In a nutshell, I wrote my doctoral thesis on netcode for MMOs. Today, the main benefit of having done all that is the ability to call myself Dr Amar, which impresses some people. The work I did during (and before) my PhD eventually turned into libfabric.
The title of my thesis was "Peer-to-peer update dissemination in browser-based networked virtual environments". You can read the full thing here. That's a bit of a mouthful, so let's break it down back-to-front:
A key insight with this work is a separation of the control plane from the data plane (think SDNs). Ask yourself: which parts actually really need to be decentralised and which parts don't? Don't fall into the trap of decentralising things just for the sake of it!
Code, evaluation framework, network trace datasets, etc, are all open source.
My ultimate vision, beyond the PhD, was (and still is) to build decentralised virtual worlds. My original motivation was one of practicality; I wanted to build multiplayer games and host permanent game servers, but had no money. Later, I would learn that the primary pain points for large-scale multiplayer games are not around operational costs, but rather player acquisition. This did not however put me off the elegance of my vision. I felt like these systems needed to be built not to solve any big immediate underlying problem, but because they would open up a possibility space for indie developers that may create a new class of games. I wanted to build cars, not faster horses!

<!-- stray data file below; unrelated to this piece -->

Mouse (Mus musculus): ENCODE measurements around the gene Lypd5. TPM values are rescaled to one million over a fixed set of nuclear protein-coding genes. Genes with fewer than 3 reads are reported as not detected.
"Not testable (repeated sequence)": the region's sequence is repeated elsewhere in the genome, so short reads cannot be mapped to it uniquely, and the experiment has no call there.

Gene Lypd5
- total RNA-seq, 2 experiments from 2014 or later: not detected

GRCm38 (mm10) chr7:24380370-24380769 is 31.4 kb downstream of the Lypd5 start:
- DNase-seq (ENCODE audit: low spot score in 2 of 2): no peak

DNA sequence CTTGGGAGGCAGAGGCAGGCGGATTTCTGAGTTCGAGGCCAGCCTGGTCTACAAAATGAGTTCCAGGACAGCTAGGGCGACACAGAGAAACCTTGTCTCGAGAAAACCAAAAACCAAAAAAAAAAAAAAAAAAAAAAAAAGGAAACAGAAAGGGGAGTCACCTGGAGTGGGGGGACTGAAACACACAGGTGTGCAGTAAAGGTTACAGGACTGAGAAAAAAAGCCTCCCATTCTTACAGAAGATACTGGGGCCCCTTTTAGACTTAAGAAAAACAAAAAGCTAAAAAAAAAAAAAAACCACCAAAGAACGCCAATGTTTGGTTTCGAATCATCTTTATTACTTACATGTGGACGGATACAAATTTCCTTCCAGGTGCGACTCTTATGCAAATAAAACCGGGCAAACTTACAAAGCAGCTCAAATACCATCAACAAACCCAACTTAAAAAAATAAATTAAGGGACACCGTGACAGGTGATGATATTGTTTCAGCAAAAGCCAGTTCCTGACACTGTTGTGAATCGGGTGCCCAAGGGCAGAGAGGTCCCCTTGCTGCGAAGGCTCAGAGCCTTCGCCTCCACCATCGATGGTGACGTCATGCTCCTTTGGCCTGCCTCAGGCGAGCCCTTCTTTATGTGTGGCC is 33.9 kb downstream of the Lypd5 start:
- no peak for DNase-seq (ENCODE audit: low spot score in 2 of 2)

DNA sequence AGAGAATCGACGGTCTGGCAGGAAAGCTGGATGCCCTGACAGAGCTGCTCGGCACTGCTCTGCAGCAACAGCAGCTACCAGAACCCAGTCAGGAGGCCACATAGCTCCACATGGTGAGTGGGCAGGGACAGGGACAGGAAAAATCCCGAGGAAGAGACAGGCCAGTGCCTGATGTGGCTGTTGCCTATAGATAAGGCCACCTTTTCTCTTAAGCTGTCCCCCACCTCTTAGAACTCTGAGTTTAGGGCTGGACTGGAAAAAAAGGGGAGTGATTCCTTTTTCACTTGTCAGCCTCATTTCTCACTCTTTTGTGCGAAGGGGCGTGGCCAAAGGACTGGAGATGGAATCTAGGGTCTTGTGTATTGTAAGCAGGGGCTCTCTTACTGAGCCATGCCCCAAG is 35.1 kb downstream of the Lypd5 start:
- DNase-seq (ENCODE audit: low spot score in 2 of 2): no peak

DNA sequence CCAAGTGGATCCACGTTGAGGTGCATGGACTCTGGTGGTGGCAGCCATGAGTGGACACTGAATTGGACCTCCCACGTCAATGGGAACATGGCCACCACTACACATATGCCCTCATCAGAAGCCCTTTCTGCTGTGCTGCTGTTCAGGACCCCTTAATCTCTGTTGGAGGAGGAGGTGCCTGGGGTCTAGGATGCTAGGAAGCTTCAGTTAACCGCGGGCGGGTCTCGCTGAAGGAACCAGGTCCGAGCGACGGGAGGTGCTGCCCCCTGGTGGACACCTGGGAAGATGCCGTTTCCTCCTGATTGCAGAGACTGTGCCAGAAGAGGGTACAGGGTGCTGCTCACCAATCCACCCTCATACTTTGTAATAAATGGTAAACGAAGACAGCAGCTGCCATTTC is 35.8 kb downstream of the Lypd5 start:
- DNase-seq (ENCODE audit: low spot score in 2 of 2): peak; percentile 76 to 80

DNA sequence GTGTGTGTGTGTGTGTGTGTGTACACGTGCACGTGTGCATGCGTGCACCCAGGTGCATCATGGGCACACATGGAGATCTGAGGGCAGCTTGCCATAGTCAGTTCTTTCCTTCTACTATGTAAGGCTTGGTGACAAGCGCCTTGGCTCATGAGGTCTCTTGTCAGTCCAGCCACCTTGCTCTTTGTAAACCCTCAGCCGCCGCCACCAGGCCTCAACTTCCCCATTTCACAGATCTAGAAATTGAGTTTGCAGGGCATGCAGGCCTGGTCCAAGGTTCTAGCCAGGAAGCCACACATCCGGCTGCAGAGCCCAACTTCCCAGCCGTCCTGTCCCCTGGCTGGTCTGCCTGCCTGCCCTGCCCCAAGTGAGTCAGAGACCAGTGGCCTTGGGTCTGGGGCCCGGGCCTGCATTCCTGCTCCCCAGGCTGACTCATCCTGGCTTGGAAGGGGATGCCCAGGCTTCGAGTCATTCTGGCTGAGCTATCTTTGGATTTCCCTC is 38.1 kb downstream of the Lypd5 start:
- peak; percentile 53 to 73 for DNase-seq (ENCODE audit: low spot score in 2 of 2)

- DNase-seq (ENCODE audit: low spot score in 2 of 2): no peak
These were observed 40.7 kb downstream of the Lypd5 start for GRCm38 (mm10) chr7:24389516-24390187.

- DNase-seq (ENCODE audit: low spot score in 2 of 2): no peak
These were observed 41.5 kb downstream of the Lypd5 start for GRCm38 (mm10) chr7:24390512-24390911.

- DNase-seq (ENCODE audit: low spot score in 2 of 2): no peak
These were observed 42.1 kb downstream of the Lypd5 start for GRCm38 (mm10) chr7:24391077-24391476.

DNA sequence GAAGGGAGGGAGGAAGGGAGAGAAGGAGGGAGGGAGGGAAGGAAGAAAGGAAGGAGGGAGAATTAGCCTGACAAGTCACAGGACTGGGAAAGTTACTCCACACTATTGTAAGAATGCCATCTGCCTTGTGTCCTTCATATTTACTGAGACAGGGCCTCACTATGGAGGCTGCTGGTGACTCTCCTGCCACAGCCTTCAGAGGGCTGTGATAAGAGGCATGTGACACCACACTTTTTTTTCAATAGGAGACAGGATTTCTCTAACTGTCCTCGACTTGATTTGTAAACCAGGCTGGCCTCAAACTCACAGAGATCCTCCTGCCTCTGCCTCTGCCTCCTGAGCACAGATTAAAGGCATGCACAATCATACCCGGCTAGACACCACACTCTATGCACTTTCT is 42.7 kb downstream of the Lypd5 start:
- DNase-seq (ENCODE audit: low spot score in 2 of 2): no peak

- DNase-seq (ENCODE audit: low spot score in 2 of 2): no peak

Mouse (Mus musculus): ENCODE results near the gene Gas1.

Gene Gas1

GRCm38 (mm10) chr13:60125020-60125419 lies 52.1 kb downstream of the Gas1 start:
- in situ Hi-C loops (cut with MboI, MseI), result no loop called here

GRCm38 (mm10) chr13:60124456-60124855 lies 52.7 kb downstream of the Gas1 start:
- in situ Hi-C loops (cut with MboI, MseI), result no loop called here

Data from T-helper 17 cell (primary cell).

I had been very interested in this area even before my PhD. I finished my Masters in 2014 and was already experimenting with the seeds of this work. I was working on this research entirely on my own as there wasn't really anybody at my university in the same area. Most related work was around a decade old (for reasons I explore in my thesis), and the few authors I could communicate with had long since moved on to unrelated big tech jobs. My supervisor was helpful in a research/academic/writing capacity, but not so much in a technical capacity, as it wasn't his speciality.
Things I might add onto this work in the future if there's a real demand: